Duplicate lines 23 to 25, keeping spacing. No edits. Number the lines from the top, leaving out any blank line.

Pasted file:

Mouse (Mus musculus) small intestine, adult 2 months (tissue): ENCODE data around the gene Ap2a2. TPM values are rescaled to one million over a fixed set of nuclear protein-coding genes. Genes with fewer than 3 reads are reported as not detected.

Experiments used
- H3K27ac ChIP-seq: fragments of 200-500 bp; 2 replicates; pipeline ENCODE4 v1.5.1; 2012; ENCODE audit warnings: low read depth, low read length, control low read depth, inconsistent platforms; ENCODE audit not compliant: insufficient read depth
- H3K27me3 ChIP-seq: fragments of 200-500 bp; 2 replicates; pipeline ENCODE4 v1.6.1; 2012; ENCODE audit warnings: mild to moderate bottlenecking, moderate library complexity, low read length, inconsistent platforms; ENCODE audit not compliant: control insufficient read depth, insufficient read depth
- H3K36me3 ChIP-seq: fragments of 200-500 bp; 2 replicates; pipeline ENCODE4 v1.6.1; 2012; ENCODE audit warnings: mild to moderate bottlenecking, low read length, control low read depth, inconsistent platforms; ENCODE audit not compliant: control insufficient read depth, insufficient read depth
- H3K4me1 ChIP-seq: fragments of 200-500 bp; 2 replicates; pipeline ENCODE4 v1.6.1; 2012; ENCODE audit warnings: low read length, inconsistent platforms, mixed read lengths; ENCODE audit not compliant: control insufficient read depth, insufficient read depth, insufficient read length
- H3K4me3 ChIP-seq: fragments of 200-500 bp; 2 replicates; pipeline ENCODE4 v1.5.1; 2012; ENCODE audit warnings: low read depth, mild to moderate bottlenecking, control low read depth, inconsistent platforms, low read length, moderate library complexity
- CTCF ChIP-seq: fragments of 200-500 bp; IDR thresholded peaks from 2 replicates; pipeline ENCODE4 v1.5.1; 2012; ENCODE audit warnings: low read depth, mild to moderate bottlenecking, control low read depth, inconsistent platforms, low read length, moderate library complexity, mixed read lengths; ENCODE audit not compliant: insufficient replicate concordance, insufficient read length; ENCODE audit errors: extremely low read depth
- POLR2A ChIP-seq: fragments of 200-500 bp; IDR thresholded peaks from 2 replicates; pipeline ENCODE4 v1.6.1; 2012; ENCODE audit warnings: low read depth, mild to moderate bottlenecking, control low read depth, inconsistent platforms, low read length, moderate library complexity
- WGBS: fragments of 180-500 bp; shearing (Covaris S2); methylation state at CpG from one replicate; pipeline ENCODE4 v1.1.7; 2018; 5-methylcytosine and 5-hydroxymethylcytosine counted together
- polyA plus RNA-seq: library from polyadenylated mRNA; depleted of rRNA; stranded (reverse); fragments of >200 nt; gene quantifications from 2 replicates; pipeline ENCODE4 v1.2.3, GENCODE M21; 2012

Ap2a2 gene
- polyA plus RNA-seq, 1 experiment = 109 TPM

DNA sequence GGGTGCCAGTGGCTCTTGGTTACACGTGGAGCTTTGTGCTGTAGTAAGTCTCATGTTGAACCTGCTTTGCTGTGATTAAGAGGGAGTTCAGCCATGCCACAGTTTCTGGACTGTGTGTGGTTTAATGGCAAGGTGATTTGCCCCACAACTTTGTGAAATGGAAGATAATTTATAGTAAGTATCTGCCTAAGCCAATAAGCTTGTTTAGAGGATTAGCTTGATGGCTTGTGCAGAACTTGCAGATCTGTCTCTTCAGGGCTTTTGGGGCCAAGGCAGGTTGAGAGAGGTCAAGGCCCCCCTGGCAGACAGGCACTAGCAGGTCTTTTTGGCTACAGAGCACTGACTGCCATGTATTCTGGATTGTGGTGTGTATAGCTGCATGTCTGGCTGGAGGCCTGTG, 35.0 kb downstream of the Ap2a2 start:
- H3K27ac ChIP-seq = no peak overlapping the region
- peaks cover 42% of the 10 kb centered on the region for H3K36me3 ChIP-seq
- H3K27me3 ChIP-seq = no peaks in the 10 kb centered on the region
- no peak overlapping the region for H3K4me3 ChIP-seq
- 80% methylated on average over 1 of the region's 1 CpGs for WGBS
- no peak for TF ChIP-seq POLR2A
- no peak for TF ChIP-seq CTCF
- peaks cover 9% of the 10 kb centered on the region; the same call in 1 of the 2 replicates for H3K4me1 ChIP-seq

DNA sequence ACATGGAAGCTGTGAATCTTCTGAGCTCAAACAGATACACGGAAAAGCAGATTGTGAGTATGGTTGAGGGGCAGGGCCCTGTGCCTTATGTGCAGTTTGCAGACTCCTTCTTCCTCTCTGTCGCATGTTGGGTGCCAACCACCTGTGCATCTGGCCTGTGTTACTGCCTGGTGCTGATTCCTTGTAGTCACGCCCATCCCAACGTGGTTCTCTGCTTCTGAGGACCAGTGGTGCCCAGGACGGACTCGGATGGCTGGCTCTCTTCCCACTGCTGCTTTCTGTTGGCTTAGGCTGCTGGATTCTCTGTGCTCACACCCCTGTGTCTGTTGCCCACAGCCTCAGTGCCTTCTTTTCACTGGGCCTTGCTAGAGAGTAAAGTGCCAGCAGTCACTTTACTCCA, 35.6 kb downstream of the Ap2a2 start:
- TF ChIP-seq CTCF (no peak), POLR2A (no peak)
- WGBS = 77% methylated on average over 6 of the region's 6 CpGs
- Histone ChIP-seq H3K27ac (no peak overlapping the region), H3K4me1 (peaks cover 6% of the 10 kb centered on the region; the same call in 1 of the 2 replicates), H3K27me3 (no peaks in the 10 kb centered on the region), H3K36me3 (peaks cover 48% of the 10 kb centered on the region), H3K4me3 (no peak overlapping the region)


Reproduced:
DNA sequence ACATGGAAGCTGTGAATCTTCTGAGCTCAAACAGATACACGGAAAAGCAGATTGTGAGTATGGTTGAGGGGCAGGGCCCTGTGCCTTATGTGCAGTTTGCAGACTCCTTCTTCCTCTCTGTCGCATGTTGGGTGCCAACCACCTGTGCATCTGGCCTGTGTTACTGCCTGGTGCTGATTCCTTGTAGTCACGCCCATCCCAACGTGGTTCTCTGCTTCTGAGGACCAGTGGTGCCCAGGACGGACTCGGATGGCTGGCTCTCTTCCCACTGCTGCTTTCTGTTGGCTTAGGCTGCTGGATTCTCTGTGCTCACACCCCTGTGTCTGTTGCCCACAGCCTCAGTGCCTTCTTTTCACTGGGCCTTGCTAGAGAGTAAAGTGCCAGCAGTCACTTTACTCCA, 35.6 kb downstream of the Ap2a2 start:
- TF ChIP-seq CTCF (no peak), POLR2A (no peak)
- WGBS = 77% methylated on average over 6 of the region's 6 CpGs